Dear Friends of Hollywood Film Directing,
I also welcome you to our blog. My passion is directing the camera. Directors used to leave this up to the cinematographer. But in the last forty years the tools for telling a story visually have become much more powerful, and all filmmakers need to know how to use them expertly in order to make their films succeed. In this blog and those to follow I intend to reveal some secrets which will help you attain the expertise needed to become a master visual storyteller.
Making Action Matter
The close up is the low budget/no budget filmmaker’s most powerful tool. This is just as true for action sequences as dialogue sequences. Action sequences, no matter how bare-bones, take time and cost money – much more money than dialogue sequences. But that money will not be effectively spent unless you can put the audience into the action. The doorway through which the audience enters the action is the eyes of the main character. So shoot as many close ups as possible of the protagonist as he/she battles through the action sequence.
This is not as self-evident as it seems. When you are working with stuntmen setting up cameras to shoot stunts, or just doing a simple handheld foot chase through alleyways it is all too easy to get caught up in the science of orchestrating the ballet of flying cars and flying bodies and heightening the action by putting the camera in the right place with the right lens. But the most important shots are the simplest and the easiest to do – the frontal close ups on the protagonist. All the money you are spending on the stunts is only being spent to make the audience think that the main character, with whom they have come to identify, is in jeopardy. You want them to fear that he will not triumph against all the death dealing forces opposing him even while they hope that he will prevail. This dynamic of hope and fear fuels the fire of suspense. This is what you are spending the money for. But it will not be there unless you show the hero’s eyes to the audience in frontal close-ups.
Nicolas Winding Refn fully clearly understands this. The opening action sequence of Drive is dominated by tight shots on Ryan Gosling’s eyes which reflect each and every subtle change in his character’s emotions as he pilots his getaway car from a robbery site in downtown LA to the Staples Center through an ever narrowing gauntlet of cop cars and helicopters. Go back and look at George Miller’s low budget (under one million dollars) high-action masterpiece, The Road Warrior. Just like Refn in Drive, Miller plugs you into the hero’s struggle by shooting tight shots on Mel Gibson face which reflect every modulation of his inner being as he wields his nitrous-fueled hot rod like Luke Skywalker’s light sabre.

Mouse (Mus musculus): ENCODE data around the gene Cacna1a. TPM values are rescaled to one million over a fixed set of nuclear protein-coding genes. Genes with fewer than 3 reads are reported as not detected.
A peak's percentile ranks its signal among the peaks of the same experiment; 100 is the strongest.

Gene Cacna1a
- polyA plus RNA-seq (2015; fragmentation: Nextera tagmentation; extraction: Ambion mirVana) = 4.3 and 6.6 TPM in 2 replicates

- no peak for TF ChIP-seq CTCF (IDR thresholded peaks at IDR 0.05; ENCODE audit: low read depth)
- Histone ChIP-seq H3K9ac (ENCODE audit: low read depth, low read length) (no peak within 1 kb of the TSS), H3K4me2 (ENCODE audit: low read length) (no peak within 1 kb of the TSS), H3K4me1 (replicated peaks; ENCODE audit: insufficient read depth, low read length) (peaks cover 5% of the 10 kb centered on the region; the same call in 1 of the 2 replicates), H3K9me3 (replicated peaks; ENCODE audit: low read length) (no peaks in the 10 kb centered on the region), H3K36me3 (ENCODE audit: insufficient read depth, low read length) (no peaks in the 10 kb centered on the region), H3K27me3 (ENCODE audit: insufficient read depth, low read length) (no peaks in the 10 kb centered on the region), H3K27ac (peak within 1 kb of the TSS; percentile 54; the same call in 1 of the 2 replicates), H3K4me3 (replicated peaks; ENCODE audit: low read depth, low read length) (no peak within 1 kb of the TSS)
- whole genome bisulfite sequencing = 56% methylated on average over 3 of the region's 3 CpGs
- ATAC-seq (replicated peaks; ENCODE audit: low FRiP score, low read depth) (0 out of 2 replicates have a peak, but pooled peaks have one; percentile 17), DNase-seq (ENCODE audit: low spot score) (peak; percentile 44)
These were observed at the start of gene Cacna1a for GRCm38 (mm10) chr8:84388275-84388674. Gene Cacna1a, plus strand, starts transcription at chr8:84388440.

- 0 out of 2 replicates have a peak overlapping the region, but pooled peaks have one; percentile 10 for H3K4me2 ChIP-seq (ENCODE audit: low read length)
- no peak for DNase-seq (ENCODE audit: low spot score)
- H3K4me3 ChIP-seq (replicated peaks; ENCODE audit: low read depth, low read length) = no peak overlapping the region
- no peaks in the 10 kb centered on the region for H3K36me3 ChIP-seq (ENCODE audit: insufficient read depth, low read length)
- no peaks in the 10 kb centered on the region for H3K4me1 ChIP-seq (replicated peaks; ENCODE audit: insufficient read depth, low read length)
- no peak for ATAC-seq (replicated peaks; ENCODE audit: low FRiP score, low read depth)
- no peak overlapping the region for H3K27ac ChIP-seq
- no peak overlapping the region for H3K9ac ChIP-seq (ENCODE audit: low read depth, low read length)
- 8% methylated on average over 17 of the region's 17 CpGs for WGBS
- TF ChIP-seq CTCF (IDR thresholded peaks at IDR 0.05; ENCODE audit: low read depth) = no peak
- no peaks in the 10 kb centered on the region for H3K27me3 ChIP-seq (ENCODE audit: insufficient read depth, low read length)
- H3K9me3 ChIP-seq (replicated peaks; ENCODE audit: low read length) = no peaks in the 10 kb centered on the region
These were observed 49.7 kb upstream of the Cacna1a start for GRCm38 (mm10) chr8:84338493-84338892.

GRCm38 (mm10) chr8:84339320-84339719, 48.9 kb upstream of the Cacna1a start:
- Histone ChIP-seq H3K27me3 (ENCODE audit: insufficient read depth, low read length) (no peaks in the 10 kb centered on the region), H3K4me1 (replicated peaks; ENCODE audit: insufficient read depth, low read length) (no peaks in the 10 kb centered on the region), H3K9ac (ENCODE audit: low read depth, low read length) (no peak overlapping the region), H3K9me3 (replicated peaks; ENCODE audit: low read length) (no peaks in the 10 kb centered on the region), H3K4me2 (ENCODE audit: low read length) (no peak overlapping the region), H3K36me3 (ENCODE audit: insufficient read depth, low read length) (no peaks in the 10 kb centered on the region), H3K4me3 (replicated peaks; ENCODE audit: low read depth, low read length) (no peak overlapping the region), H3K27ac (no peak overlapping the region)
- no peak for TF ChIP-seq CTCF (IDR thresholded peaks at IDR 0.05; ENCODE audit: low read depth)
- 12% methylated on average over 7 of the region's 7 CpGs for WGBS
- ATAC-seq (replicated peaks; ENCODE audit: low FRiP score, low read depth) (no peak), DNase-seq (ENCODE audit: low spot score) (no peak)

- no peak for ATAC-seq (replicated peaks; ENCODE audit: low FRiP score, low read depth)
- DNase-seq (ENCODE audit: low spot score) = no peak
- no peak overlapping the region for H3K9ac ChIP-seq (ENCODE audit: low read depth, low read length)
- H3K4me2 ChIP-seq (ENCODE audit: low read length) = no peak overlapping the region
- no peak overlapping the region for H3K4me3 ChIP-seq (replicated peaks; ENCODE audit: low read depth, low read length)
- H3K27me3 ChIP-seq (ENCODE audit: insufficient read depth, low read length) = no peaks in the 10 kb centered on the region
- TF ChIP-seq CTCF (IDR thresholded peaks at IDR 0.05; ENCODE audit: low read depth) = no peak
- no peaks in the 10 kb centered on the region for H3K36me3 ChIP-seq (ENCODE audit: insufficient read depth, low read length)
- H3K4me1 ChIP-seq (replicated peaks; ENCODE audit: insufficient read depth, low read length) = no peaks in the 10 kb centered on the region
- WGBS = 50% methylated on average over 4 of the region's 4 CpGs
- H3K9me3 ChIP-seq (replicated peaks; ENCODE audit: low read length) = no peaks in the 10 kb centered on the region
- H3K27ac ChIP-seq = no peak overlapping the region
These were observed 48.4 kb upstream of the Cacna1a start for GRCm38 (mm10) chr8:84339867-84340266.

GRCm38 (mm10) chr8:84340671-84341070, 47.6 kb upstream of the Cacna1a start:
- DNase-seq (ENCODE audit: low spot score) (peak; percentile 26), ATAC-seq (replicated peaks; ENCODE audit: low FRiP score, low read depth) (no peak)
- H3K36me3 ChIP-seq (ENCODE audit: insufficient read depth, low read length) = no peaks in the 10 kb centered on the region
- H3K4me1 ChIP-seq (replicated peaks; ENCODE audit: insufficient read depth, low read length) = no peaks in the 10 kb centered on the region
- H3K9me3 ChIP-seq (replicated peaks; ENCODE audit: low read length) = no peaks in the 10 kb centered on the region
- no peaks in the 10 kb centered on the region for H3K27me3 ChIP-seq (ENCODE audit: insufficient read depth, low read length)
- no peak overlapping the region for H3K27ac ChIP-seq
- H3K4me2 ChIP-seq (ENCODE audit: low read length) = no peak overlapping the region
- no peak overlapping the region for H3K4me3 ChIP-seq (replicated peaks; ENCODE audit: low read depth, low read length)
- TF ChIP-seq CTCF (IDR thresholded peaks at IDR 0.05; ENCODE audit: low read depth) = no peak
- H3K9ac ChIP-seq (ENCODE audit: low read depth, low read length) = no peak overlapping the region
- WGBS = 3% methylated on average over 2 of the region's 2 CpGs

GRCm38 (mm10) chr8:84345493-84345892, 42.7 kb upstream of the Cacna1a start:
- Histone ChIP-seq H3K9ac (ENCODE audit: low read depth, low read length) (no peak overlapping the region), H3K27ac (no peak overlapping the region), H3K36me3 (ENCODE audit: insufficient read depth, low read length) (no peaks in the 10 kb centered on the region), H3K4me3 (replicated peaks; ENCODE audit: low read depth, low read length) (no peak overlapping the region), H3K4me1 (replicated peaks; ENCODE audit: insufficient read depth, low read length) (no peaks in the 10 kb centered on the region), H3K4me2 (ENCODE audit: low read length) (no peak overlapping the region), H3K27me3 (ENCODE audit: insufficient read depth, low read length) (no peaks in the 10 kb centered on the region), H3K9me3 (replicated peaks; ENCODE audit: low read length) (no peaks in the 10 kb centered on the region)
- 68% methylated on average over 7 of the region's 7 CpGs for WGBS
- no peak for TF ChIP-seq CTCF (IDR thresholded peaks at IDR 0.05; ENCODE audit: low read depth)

To make sure that he could shoot the close ups of Gibson and all the freaks who oppose him as cheaply and quickly as possible, and be able to fine tune their performances, Miller and his production designer came up with the scheme of putting huge fuel tanks on the trunk lids of all the vehicles. This way the all the shots inside the cars on the drivers’ eyes did not see out the back windshield and so could be shot on a sound stage, poor-man’s process – by having grips rock the cars to simulate motion and blowing wind in the drivers’ faces.
Bob Zemeckis borrowed this tactic from Miller when he had the flux capacitor mounted on the trunk lid of the DeLorean in Back to the Future. And Zemeckis hoped to do the same on Car Crazy, a low budget action film, which we developed for Universal together, but which never got made.
To give credit where credit is due, the entire concept described in this blog – that action sequences only work if you shoot enough close ups on the protagonist to put the audience into their heads – was first articulated for me by Zemeckis. By way example, he said: “You can smash a thousand cars together and film it with a hundred cameras, but that’s not a movie. That’s a spectacle. But you put Thelma and Louise in one car and shoot it with one camera and drive it off cliff and that’s a movie.”